It had been eight months since Carson Wentz last took to an NFL field. Expectations had never been higher. The $129M man was surrounded by a star-studded offense and was fully healthy after a tumultuous pair of campaigns. In 2018, the Carson Wentz we saw was very different to the ‘should have been’ MVP one year prior. Were we going to see the old Carson Wentz?
The Eagles and a sold-out Lincoln Financial field got something better. It inevitably took a while for the rust to be shaken off, but the world bore witness to a new Carson Wentz.
Completing 28/39 passes for 313 yards and 3 touchdowns with no interceptions, Wentz may have looked conservative early on, but the natural gunslinger led the Eagles to four consecutive touchdown drives and became a third-down machine, with 197 yards and all of his touchdowns all coming on the money down.
“First of all, it felt great.” Carson Wentz explained after the game. “It felt great to finally get out there. It was a long offseason with a lot of things going on, so to finally be out here in front of our fans, running out of the tunnel, it felt awesome. Obviously, it was a little bit of a slower start than we would have liked as a team, but it was good to see our resilience and how we stayed together, do what we do, and finish the ball game on that 19-play drive. It was a good day for us.”
But then, Wentz went on to say something interesting.
“Our strategy is to just take completions and take what they give us. In that case, they gave us that shot. It was a foot race between DeSean and their corner, and DeSean made them pay. It gave the offense, the defense, and the stadium that spark. To be able to do that on a third-down play was huge for us.”
The DeSean Jackson impact paid dividends, for sure. 154 yards and 2 touchdowns on 8 receptions don’t do his return to Philadelphia justice. But Wentz ‘taking what the defense gave’ was arguably the difference-maker.
Last year, hampered by a knee brace that made it difficult to put weight on a recovering ACL, Wentz struggled to get off his primary read. At times, he struggled to feel the whole field. He was too aggressive, threw caution to the wind erratically and would often toss the ball out as he’s brought to the ground out of desperation. All of that seemed to disappear on Sunday.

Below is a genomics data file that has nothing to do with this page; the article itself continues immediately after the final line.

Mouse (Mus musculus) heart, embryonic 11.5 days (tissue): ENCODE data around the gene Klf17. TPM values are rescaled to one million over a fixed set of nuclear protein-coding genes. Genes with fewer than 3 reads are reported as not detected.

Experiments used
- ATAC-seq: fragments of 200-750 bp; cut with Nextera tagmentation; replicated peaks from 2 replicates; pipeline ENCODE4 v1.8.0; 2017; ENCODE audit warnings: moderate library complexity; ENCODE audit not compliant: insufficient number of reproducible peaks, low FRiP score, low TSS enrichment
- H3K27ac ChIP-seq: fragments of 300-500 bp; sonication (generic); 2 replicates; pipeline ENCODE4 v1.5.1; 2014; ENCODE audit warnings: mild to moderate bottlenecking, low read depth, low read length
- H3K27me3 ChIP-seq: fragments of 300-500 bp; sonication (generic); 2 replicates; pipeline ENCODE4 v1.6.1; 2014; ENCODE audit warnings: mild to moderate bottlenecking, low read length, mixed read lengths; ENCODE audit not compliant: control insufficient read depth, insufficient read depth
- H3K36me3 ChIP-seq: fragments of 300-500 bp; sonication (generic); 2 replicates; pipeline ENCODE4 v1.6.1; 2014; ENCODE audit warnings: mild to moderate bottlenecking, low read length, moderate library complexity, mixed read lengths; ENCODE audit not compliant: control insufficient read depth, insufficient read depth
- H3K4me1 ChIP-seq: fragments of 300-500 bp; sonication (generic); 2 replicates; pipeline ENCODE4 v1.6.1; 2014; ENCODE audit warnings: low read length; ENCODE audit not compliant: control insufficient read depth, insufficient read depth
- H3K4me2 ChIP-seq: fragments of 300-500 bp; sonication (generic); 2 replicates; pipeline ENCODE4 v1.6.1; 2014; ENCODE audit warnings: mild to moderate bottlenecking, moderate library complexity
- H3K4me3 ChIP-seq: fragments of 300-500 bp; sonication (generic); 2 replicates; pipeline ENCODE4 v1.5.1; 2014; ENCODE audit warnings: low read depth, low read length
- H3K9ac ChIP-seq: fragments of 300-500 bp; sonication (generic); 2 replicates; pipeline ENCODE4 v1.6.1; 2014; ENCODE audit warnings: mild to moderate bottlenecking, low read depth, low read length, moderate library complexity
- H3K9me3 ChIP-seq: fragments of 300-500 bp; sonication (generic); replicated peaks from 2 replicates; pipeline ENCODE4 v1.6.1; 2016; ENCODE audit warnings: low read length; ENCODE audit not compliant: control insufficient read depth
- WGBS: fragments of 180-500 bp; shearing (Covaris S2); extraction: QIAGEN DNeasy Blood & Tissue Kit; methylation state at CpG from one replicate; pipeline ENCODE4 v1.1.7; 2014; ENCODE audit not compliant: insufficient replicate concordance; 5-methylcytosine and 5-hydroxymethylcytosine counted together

It’s easy to forget, but in that blowout loss to New Orleans last year, Wentz was rattled and it was the first time we’d really seen that side of him. There came a time where he was just slinging passes down deep without rhyme or reason and that became his undoing as the lead grew greater and greater. Sunday was a very, very different story. Wentz was fast in his reads, fast in his delivery and fantastic in his execution.
“I thought he played within himself.” Doug Pederson said following the comeback win. “I thought he really saw the field extremely well. Distributed the ball well. Made the checks that we needed him to make. He played well. Obviously, we will look at the tape tomorrow and see, but I think just my [gut reaction] just says that he played well.”
In the first half, called a play-action pass that was designed to get [WR] Alshon [Jeffery] the ball and we ran a jet motion, and the safety, 20, I can’t remember his number, I think it was 23, may have been the corner or the safety was going with Nelly [WR Nelson Agholor] on the motion, but then he stopped and [QB] Carson [Wentz] was coming off the play fake and he saw him sitting there and instead of either trying to force it or move, [RB] Jordan Howard was in the flat, and he just dropped it right down to him, so getting through the progression. Late in the game, he did the same thing.
Right before the field goal, another opportunity. I called a pass again. He had an opportunity to shoot the ball down the field. It wasn’t there. Put the ball in the flat. Those are the things we talk about. He’s just going through the progression, understanding the defense, putting the ball in the playmaker’s hands and continuing to work that way.”
Wentz still made heroic plays outside the pocket. He still razzled and dazzled the ball into the tiniest of windows. But what we saw on Sunday was a quarterback with more self-awareness. Someone who despite being down by a shocking amount at halftime, retained composure and surgically led his offense to an emphatic comeback. He didn’t bite the hand off the defense when they teased him into taking a risky shot down the field, he instead made his money with whatever mismatch they presented.
One has to wonder whether factually correct or not, if that controversial article that ripped Wentz’s character to shreds in the offseason perhaps showed Wentz the mirror of self-reflection both on the field and off of it. Wentz has been ‘the guy’ for three years now, but now he seems to be ‘the man’.
With some crucial games in the pipeline including this week’s primetime clash against Atlanta that could easily hit ‘shootout’ territory, it will be interesting to see how Wentz, who is comfortably dancing around the pocket once again, is able to broach the matchups that lie ahead.
The Carson Wentz of 2017 was electrifying. The Carson Wentz of 2018 was chained back due to injury and numerous other factors. The Carson Wentz of 2019 is the coming of age party…and you’re all invited.
Mandatory Credit: Bill Streicher-USA TODAY Sports
Liam is a 24-year old sports journalist from the UK and founder of the Philly Sports Network. In just five years he turned a hobby into one of the fastest-growing Philadelphia sports sites in the world, amassing 7,000,000 views and writing over 3,000 articles. Drawing attention from the likes of CSN, NJ.Com and Bleacher Report in the process, Liam is set on changing the way Philadelphia sports teams are reported on forever.
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